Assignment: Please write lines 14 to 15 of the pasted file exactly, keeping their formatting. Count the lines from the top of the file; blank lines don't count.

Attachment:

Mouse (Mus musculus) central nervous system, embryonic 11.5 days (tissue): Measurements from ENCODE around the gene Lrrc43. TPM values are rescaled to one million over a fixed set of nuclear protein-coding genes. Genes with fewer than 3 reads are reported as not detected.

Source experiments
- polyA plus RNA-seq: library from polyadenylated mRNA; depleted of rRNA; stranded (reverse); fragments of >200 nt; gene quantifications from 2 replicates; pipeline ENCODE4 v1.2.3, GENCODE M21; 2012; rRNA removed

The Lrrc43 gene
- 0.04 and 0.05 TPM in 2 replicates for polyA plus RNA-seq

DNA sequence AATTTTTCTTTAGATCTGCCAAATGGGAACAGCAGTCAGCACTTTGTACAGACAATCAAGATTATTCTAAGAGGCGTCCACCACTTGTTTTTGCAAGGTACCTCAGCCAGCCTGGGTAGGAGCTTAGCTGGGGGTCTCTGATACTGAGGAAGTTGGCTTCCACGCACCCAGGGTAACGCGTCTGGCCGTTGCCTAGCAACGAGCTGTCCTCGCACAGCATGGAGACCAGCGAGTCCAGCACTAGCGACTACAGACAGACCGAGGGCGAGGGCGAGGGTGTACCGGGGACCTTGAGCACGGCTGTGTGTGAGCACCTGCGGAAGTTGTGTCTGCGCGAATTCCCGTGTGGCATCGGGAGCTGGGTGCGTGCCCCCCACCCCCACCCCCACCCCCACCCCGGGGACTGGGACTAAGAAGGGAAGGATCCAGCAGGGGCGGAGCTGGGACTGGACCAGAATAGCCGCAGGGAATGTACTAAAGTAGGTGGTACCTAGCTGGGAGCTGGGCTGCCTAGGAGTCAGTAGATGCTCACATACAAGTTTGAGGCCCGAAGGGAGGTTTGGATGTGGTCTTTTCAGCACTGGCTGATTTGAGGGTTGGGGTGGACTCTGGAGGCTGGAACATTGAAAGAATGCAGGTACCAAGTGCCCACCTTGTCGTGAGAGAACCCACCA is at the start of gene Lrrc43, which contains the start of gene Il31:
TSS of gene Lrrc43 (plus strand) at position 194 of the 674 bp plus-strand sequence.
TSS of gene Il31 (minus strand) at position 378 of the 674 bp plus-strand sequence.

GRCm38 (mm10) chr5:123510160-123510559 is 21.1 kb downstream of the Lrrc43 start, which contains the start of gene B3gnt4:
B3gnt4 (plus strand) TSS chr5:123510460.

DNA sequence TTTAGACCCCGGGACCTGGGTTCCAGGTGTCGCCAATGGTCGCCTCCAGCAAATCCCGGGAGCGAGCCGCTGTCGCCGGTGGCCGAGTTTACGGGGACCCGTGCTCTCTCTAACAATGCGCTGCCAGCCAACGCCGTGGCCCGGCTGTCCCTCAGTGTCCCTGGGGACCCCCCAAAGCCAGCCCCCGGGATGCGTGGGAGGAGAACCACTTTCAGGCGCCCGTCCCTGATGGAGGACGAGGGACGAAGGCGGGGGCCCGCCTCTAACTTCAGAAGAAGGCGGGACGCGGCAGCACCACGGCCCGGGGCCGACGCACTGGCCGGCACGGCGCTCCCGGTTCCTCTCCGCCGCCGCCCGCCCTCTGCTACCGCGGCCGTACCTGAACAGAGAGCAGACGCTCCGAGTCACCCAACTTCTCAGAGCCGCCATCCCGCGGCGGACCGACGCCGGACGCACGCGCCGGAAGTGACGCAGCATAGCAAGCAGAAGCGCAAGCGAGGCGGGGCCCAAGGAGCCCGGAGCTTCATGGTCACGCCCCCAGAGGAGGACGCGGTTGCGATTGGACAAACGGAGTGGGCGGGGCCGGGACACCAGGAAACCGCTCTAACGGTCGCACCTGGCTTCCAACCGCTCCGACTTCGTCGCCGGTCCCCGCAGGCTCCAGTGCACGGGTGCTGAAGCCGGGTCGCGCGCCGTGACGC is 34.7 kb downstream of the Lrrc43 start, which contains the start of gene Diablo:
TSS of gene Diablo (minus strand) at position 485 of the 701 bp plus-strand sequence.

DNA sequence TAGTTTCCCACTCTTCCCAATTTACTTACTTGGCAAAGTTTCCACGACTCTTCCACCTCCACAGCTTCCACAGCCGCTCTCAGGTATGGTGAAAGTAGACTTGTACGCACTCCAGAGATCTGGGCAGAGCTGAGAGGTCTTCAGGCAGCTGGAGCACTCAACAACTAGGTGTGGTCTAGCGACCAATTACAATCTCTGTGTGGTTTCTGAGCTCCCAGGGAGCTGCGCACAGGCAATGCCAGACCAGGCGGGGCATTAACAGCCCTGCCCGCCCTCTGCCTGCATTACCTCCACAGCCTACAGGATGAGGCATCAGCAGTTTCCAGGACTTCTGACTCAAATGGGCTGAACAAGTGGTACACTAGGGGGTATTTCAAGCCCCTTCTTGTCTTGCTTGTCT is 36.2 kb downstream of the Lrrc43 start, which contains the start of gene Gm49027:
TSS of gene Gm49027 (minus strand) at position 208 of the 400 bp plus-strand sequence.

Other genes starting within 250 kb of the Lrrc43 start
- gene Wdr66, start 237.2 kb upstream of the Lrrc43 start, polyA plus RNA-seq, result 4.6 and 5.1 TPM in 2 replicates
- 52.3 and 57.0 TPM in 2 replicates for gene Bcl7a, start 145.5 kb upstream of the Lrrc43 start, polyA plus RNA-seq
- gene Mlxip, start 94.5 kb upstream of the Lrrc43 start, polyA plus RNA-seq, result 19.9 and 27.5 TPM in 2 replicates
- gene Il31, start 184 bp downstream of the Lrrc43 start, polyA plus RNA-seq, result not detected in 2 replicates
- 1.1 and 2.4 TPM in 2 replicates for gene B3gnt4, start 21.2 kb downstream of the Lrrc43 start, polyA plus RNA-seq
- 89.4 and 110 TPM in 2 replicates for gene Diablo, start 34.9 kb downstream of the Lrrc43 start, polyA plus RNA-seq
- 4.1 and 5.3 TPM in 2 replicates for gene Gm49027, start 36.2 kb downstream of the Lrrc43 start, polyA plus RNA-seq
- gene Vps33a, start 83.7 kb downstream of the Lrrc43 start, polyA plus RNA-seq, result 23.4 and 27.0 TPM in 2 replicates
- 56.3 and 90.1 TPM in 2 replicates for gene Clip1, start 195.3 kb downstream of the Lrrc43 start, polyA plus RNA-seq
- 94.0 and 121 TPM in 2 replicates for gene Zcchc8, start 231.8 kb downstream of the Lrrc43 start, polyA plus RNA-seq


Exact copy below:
TSS of gene Gm49027 (minus strand) at position 208 of the 400 bp plus-strand sequence.

Other genes starting within 250 kb of the Lrrc43 start